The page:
Dewar, De Courcy Lewthwaite

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Dewar, De Courcy Lewthwaite

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De Courcy Lewthwaite Dewar (1878–1959), metalwork designer, was born on 12 February 1878 in Kandy, Ceylon, the daughter of a tea planter, John Lewthwaite Dewar, and his wife, Amelia Cochran. Her unusual first name had been passed down through several generations in her family, by whom she was known as Kooroovi, the Tamil word for a small bird.

She was one of three surviving daughters of the family. From 1891 until 1908 or 1909 she studied part-time at the Glasgow School of Art. Her enamel and metalwork, which included jewellery, clock surrounds, mirror surrounds, plaques, caskets, buttons, and sconces, was frequently illustrated in The Studio. She also painted, engraved, and produced designs for bookplates, calendars, tea-room menus, and cards, as well as costumes for masques.

For thirty-eight years Dewar taught design in the metalwork department of the school, during some of that period with Peter Wylie Davidson, in whose Applied Design in the Precious Metals (1929) her Presentation Casket (c.1910; Glasgow Society of Women Artists, on loan to Glasgow Museums and Art Galleries) is illustrated. ‘Dewar's enamel and graphic work is characterized by strong colour and vigorous outline and the Glasgow Style designs from her student and tutorial phase gradually evolved to a more geometric and boldly coloured Czechoslovakian folk-art influenced style’ (Burkhauser, 163). She was president of the Society of Lady Artists' Club, whose history she wrote (privately printed, 1950). Her sketchbooks of c.1895–1910 (priv. coll.), letters, and journals provide ‘a rare account of a woman designer of the Glasgow Style era’ (ibid.).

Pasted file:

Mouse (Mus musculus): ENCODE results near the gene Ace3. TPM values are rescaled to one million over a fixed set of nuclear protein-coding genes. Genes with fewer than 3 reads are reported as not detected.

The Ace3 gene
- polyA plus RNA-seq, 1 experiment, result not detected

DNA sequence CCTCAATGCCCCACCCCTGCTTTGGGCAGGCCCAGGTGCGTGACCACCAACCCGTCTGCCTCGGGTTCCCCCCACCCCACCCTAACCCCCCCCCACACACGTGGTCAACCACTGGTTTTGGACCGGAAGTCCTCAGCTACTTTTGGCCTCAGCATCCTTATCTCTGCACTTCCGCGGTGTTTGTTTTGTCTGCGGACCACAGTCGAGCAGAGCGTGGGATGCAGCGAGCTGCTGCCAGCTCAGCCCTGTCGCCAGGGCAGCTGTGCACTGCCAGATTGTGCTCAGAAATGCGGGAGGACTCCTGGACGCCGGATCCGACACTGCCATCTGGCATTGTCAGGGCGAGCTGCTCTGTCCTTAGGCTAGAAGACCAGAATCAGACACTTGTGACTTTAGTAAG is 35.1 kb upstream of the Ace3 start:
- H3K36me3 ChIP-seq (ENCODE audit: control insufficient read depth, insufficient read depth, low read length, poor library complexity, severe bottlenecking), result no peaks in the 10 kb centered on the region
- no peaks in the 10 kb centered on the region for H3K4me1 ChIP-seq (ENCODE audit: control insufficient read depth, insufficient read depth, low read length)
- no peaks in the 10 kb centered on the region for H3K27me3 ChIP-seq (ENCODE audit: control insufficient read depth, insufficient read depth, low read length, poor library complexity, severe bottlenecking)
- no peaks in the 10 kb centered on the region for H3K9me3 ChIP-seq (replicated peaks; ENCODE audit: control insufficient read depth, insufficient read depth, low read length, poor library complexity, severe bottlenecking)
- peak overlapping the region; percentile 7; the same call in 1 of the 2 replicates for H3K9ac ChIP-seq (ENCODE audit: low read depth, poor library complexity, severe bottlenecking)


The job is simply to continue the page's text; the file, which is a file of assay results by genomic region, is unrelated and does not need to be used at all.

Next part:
Dewar was involved with the women's suffrage movement, for whom she designed bookplates, programmes, and calendars. She compiled files on women artists for the National Council of Women in London providing biographical information and reproductions of works. She did not marry and lived with her sister, Katharine, at 15 Woodside Terrace, Glasgow, until her death there on 24 November 1959.


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‘Glasgow Girls (act. 1880–1920)’, Oxford Dictionary of National Biography, Oxford University Press, 2004; online edn, Jan 2010:, accessed 16 July 2014

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Biographical History Author: Ailsa Tanner

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